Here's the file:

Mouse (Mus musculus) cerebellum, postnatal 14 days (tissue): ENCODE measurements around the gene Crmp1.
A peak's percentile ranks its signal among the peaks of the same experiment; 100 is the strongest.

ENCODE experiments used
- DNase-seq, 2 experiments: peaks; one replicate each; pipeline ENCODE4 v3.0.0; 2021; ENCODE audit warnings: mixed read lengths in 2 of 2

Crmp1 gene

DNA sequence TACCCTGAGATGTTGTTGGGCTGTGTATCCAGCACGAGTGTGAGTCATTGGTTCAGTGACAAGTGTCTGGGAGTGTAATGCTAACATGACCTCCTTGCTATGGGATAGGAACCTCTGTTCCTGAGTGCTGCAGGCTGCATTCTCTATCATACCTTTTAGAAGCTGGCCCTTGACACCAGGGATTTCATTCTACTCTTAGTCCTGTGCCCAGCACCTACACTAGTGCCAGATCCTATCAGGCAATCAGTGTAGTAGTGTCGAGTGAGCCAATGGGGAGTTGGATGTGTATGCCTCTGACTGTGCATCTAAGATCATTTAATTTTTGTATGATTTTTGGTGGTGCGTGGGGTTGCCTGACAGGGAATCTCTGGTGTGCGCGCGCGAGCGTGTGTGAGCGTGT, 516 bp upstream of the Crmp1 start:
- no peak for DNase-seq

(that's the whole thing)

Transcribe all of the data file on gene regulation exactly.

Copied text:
Mouse (Mus musculus) cerebellum, postnatal 14 days (tissue): ENCODE measurements around the gene Crmp1.
A peak's percentile ranks its signal among the peaks of the same experiment; 100 is the strongest.

ENCODE experiments used
- DNase-seq, 2 experiments: peaks; one replicate each; pipeline ENCODE4 v3.0.0; 2021; ENCODE audit warnings: mixed read lengths in 2 of 2

Crmp1 gene

DNA sequence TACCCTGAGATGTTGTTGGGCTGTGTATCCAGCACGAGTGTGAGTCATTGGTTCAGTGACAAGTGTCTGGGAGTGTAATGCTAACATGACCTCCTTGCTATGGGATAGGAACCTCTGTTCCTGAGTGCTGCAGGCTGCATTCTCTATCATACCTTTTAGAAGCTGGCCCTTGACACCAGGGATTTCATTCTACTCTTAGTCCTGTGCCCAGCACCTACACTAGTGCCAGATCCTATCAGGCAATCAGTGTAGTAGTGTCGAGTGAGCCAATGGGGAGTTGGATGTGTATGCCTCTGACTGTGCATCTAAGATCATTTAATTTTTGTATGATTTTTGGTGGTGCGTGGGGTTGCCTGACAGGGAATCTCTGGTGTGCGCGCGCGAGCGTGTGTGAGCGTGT, 516 bp upstream of the Crmp1 start:
- no peak for DNase-seq